The connection I heard between “Erica’s Word” and Ted Leo was not a matter of mere coincidence. “I remember very well when “Erica’s Word” first came out,” Leo wrote to me. “It was the kind of song that made so much sense to me because it bridged so many gaps in my brain — scratched so many itches that I had at once.”

Six years later, Aimee Mann had a similar experience upon hearing The Loud Family’s debut album, Plants and Birds and Rocks and Things: “I got that record and immediately started playing it obsessively…It was a mix of pure pop with some really deep and raw feeling, articulated in a way that I hadn’t heard before. That and Liz Phair’s first album were the only things I played for the next several months while I was writing my next record, I’m With Stupid. I was so taken with Scott Miller’s songwriting, his melodies and intricate, oddball lyrics, his slightly nasal vocals, the arrangements that were both raucous and elegant; it was an enormous influence on me.”

‘There’s a language of chord changes and arrangements, of melody and strangeness, of tautness and release, that I definitely partly learned from Scott. — Ted Leo’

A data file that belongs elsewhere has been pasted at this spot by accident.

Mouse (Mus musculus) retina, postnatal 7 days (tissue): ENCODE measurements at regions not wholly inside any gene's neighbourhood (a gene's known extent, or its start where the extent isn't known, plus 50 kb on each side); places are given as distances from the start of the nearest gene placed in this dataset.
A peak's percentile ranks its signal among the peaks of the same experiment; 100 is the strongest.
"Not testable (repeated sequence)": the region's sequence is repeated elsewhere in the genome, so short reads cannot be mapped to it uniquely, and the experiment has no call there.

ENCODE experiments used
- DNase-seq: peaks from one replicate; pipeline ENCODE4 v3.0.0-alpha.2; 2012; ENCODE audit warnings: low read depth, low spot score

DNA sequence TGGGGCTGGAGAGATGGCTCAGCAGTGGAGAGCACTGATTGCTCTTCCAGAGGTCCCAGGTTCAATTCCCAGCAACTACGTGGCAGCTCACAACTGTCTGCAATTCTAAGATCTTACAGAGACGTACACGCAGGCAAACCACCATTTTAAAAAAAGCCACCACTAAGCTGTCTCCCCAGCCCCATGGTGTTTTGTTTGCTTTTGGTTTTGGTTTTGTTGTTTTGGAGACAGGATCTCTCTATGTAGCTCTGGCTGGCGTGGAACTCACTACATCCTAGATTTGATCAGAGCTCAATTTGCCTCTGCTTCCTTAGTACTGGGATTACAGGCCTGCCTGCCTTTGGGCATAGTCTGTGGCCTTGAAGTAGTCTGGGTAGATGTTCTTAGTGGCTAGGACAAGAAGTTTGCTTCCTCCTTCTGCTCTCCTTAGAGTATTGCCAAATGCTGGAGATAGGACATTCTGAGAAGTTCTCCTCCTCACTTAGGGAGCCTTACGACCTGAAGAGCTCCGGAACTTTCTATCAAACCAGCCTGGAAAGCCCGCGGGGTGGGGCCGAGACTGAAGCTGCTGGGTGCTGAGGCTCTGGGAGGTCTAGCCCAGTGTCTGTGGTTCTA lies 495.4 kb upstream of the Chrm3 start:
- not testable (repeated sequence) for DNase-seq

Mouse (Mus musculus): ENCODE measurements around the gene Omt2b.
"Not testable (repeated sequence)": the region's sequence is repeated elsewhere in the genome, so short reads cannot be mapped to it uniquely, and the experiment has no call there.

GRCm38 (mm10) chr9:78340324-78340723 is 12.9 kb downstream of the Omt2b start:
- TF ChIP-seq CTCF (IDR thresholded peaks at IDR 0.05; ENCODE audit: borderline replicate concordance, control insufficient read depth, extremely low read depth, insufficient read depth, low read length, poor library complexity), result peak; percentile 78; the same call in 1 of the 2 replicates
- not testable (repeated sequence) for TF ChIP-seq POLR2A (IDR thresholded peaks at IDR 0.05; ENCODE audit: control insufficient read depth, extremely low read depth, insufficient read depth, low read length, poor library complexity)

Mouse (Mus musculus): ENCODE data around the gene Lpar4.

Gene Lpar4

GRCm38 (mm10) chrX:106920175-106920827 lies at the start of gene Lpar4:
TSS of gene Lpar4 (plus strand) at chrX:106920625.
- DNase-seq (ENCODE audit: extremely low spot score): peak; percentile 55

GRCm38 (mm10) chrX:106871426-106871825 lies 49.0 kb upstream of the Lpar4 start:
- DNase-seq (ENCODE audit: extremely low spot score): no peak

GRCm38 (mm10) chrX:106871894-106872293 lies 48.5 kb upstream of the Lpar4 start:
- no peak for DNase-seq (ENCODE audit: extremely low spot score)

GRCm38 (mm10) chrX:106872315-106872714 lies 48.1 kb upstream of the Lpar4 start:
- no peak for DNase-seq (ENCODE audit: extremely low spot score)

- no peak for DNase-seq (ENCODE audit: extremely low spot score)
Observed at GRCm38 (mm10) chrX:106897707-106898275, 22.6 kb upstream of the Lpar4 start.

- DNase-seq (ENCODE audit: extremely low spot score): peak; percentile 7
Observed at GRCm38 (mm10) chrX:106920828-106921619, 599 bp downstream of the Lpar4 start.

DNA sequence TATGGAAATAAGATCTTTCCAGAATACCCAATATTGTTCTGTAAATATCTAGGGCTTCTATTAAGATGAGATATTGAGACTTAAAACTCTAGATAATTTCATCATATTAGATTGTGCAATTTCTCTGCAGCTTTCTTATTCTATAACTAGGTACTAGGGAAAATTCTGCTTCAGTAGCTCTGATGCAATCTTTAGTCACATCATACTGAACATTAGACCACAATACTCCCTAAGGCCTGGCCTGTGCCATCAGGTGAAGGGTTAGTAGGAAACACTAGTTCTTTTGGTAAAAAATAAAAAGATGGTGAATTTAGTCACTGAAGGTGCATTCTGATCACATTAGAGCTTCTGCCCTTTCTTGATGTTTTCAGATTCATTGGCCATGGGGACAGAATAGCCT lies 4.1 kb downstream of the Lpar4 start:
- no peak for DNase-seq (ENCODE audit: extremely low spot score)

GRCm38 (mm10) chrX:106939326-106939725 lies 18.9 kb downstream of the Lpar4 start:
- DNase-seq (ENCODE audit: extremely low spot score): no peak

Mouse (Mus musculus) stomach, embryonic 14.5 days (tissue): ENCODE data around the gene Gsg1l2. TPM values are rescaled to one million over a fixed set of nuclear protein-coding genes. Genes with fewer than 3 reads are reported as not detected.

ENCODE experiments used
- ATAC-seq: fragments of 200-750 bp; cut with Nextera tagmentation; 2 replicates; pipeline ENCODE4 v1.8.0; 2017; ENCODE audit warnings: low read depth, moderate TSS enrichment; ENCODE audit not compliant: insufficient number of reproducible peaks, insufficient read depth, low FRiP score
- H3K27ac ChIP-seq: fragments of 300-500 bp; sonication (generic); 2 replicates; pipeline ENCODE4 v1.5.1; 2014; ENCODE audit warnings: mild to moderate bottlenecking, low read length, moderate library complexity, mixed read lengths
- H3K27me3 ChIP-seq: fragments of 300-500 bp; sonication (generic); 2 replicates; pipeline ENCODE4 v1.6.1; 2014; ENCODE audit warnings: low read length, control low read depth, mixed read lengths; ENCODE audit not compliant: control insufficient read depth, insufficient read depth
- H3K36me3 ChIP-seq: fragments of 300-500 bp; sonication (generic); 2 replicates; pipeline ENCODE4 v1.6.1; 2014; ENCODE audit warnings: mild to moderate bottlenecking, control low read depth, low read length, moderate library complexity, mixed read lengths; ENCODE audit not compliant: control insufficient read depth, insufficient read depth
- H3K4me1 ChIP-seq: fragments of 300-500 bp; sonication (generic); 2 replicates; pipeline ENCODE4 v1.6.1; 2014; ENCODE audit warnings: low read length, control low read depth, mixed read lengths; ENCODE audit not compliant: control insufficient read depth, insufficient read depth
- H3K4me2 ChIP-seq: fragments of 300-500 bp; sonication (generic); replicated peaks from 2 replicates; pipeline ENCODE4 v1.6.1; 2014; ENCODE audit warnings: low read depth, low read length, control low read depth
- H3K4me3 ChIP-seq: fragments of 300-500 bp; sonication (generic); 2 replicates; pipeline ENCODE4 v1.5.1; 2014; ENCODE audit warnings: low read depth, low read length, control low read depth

Mann was so taken with Miller’s music that she got his phone number from a mutual friend and, in what she describes as “a VERY bold move for me,” called him up from England to introduce herself. “I was hoping he’d heard my record but he hadn’t,” writes Mann, “he was very gracious nevertheless.” That initial phone call turned into an ongoing correspondence, and several years later Mann received a CD in the mail from Miller along with a note that read “I thought you might like this guy’s music, I think his songs are really great.” That CD? Ted Leo’s The Tyranny of Distance.